# American Institute of Mathematical Sciences

April  2017, 11(2): 373-401. doi: 10.3934/ipi.2017018

## Multiwave tomography with reflectors: Landweber's iteration

 Department of Mathematics, Purdue University, West Lafayette, IN 47907, USA

*First author partly supported by NSF Grant DMS-1301646

Received  April 2016 Revised  November 2016 Published  March 2017

We use the Landweber method for numerical simulations for the multiwave tomography problem with a reflecting boundary and compare it with the averaged time reversal method. We also analyze the rate of convergence and the dependence on the step size for the Landweber iterations on a Hilbert space.

Citation: Plamen Stefanov, Yang Yang. Multiwave tomography with reflectors: Landweber's iteration. Inverse Problems & Imaging, 2017, 11 (2) : 373-401. doi: 10.3934/ipi.2017018
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The unstable case, reconstructions with the Landweber method with noise. Left: unfiltered data. Right: filtered data.
$\log_{10}$ error at each step vs. $\gamma$ with exact data. This is the graph of $\log_{10}\| K\|$ as a function of $\gamma$ for $\mu^2=1$, $\|\mathcal{L}\|^2=20$. The optimal $\gamma^*$ is $\gamma^*=2/21\approx0.0952$. The error increases fast on the right of $\gamma^*$.
Error vs. $\gamma$ for the Landweber iterations in the stable example. Plotted are errors after $10$ iterations (boxes), after $30$ iterations (diamonds) and after $50$ ones (dots). Right: Error vs. the number of the iterations. The bottom curve with the circles are the ATR errors. The other curves correspond to $\gamma$ ranging from $0.1$ to $0.06$, as on the left, starting form the top to the bottom in the top left corner.
The functions $g_N(\lambda)$ with $\gamma=1$ and $N=5, 20, 40, 80$. As the number of iterations $N$ increases, the maximum increases as $C_1\sqrt N$ and its location shifts to the left to $\lambda_N=C_2/\sqrt N$.
A stable case. The smooth increasing curve represents the eigenvalues of $\mathcal{L}^*\mathcal{L}$ in the discrete realization on an $101\!\times\!101$ grid restricted to a $94\!\times\!94$ grid. There are small imaginary parts along the horizontal line in the middle. $\mathcal{L}^*$ is computed as the adjoint to the matrix representation of $\mathcal{L}$. The rough curve represents the squares of the Fourier coefficients of the SL phantom.
The eigenfunctions of $L^*L$ corresponding to $\lambda_1$, $\lambda_{1,000}$ and $\lambda_{7,500}$
Error plots in the stable case with data not in the range. Approximate convergence.
Reconstruction and error plots in the stable case with noise with $200$ iterations; $\gamma=0.01,0.02,0.03,0.04$. A slow divergence. For $\gamma=0.05$ we get a fast divergence.
Speed $1$ with $T=1.8$ with invisible singularities on the top. From left to right: (a) ATR with 50 steps, a cut near the border, 34\% error. (b) Landweber with a cut near the borders, error $31\%$; (c) Landweber without a cut near the borders, error $36\%$.
Error vs. $\gamma$ in the unstable case. Left: errors after $10$ iterations (boxes), after $30$ iterations (diamonds) and after $50$ ones (dots). The vertical axis is on a $\log_{10}$ scale and the horizontal axis represents $\gamma$. The lower curve, corresponding to 50 iterations, is flatter than in the stable case. On the right, the curve with the diamond marks is the error with the ATR method.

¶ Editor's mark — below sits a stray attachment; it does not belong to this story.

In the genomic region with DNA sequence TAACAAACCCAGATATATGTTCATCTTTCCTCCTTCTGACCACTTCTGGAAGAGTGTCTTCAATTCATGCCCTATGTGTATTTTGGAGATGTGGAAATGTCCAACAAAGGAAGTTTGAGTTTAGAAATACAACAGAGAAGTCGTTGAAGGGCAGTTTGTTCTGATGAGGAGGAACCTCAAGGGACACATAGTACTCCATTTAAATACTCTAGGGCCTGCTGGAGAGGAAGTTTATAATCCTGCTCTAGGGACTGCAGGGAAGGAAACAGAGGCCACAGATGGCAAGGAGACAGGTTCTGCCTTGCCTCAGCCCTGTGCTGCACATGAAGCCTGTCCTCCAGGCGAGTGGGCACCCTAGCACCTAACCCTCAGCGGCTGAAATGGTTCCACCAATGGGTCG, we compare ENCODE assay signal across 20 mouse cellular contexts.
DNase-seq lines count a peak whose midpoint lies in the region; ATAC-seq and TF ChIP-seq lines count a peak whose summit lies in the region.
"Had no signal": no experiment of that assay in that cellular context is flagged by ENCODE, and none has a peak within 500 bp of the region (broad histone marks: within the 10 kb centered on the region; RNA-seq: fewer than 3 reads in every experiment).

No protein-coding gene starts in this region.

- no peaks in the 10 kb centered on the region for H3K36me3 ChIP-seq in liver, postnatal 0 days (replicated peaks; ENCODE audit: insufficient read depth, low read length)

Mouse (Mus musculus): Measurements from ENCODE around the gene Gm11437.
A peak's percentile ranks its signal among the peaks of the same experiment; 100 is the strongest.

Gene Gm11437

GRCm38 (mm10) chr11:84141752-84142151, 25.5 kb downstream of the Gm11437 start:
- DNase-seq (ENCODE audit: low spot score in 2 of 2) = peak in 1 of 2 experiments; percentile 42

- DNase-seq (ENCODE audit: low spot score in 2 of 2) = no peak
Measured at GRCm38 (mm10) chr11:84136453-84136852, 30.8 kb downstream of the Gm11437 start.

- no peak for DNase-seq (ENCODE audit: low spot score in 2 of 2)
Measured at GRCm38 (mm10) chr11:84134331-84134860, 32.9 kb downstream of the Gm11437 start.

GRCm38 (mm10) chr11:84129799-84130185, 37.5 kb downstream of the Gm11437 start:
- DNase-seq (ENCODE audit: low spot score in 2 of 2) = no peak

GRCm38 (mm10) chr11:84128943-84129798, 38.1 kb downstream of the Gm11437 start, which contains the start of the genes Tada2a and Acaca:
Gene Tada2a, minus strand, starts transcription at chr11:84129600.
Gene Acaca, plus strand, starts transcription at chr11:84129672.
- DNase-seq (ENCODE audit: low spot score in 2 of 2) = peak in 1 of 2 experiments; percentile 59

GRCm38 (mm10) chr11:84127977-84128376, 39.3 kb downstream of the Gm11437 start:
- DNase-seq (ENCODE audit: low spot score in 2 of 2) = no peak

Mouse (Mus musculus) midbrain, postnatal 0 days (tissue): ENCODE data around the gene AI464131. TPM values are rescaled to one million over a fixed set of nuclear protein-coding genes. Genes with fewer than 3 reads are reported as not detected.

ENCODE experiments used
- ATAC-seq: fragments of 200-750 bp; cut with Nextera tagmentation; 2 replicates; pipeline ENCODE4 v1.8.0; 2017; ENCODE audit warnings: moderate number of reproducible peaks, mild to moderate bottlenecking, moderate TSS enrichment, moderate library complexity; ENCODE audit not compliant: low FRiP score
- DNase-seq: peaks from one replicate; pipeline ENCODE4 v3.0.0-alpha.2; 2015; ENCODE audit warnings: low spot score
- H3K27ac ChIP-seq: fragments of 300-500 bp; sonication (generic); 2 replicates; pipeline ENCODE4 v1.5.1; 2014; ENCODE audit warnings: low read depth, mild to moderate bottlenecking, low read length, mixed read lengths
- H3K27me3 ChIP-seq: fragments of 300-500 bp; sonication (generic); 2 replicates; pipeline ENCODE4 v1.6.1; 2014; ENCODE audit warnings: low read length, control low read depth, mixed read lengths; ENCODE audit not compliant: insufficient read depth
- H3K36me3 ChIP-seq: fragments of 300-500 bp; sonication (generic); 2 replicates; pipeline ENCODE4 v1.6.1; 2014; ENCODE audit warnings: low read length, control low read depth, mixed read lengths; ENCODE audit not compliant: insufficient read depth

The unstable case. The smooth increasing curve represents the eigenvalues of $\mathcal{L}^*\mathcal{L}$ in the discrete realization on an $101\!\times\!101$ grid restricted to a $94\!\times\!94$ grid. $\mathcal{L}^*$ is computed as the adjoint matrix rather than with the wave equation solver. The rough curve represents the squares of the Fourier coefficients of the SL phantom. The arrows indicate the effective lower bound of the power spectrum of the SL phantom, and the first positive eigenvalue modulo small errors, respectively.
A unstable case with Gaussian noise. Left: error curves with $\gamma$ ranging from $0.03$ to $0.17$ (the diverging curve). The critical value of $\gamma$ looks close to that in the zero noise case in Figure 9. The iterations for $\gamma\le 0.16$ diverge slowly in contrast with the noise free case in Figure 9. Right: Filtered data, $\gamma\le 0.15$. The errors look like in Figure 9.
Reconstructions with a discontinuous speed, plotted on the left. The original is black and white disks on a gray background. Data on the marked part of the boundary, $T=4$. Center: ATR reconstruction, error $1\%$. Right: Landweber reconstruction, error $1.5\%$.
Left: the original SL phantom. Right: The reconstructed SL phantom with $c=1$ and $T=2$. The phantom was originally on a $201\times 201$ grid with $\Delta t=\Delta x /\sqrt{2}$. The data was computed on a grid rescaled by a factor of $5.7$ in the spatial variables and $7.41$ times in the time variable; and then rescaled to the the original one on the boundary before inversion. The ripple artifacts are due to high frequency waves in the time reversal moving slower than the speed $c=1$.
Same situation as in Figure 14 but the phantom contains Gaussians with predominately low frequency content. Left: original. Right: reconstruction with 50 iterations. The relative $L^2$ error is $1.8\%$, the $L^\infty$ error is $3.5\%$.
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